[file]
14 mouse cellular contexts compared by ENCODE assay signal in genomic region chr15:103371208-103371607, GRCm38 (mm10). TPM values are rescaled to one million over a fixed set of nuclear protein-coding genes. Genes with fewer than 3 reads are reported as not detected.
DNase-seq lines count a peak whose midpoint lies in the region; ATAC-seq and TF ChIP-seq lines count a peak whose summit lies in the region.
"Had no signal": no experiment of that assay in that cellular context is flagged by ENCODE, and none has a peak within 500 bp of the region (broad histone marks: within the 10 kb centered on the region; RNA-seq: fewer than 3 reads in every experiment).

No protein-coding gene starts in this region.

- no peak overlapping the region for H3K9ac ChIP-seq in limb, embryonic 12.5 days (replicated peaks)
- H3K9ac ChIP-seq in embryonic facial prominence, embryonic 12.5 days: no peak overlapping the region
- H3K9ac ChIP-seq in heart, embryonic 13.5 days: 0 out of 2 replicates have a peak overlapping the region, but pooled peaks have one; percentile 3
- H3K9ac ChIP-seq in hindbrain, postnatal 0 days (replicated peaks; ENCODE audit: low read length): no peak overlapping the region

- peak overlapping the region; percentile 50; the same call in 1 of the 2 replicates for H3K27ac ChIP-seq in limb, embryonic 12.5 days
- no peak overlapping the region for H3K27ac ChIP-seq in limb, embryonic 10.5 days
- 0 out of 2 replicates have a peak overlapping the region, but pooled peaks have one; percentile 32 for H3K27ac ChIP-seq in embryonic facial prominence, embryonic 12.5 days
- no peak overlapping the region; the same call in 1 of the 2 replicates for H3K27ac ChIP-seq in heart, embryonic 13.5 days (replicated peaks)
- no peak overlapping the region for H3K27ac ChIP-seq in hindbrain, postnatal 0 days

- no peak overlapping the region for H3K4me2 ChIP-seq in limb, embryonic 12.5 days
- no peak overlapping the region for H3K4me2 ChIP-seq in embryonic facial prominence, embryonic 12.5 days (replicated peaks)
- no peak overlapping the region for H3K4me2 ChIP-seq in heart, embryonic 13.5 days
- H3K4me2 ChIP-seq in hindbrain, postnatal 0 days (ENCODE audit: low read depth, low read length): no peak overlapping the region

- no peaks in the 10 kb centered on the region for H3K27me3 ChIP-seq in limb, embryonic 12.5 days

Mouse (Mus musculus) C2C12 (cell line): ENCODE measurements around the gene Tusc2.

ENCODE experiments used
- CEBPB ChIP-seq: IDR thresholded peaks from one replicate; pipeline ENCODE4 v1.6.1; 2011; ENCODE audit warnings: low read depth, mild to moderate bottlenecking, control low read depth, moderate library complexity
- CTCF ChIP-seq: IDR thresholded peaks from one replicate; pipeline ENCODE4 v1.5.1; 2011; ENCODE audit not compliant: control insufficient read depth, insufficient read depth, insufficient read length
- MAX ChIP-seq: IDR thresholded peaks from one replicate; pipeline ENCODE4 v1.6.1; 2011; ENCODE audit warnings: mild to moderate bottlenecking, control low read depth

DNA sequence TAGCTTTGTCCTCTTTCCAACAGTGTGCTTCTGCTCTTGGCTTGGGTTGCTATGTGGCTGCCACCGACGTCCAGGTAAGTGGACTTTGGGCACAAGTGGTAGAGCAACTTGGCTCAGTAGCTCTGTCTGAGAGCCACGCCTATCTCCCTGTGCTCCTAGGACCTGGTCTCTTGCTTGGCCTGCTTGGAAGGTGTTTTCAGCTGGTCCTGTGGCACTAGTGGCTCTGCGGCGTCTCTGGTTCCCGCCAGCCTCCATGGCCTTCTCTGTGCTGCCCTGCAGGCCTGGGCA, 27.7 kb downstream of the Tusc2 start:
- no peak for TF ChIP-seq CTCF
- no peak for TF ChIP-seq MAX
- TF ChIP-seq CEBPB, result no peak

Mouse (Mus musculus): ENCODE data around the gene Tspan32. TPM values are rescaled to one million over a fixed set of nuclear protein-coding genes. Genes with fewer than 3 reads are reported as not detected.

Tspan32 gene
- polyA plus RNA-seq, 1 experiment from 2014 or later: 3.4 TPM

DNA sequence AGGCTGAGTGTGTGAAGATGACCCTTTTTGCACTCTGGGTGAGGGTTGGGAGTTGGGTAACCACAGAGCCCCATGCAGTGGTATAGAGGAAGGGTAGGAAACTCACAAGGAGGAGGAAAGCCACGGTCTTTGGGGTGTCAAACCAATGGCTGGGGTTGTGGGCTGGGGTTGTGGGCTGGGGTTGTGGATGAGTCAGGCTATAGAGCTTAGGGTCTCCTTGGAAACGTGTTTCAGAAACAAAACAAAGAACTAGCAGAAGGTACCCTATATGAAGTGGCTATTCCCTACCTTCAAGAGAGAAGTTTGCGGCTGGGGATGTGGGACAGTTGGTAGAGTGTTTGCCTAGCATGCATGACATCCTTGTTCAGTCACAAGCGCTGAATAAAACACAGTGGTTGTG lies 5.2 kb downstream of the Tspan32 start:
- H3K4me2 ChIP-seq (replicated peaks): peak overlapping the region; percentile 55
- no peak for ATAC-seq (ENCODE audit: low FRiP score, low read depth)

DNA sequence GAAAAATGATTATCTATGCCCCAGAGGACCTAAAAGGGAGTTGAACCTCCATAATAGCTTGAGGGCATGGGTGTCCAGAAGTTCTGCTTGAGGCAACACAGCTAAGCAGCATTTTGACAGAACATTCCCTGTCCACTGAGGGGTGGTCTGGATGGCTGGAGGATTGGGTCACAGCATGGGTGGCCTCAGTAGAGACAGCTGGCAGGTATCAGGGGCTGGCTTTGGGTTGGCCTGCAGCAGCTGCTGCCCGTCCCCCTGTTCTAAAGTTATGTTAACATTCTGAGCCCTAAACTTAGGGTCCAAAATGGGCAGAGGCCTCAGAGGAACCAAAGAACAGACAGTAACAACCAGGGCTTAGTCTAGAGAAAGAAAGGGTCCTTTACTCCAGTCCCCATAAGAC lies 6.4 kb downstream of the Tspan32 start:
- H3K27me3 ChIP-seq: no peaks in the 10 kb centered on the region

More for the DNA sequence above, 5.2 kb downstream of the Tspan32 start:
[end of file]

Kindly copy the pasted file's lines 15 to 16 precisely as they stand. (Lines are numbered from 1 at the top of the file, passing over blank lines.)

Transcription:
- no peak overlapping the region for H3K4me2 ChIP-seq in embryonic facial prominence, embryonic 12.5 days (replicated peaks)
- no peak overlapping the region for H3K4me2 ChIP-seq in heart, embryonic 13.5 days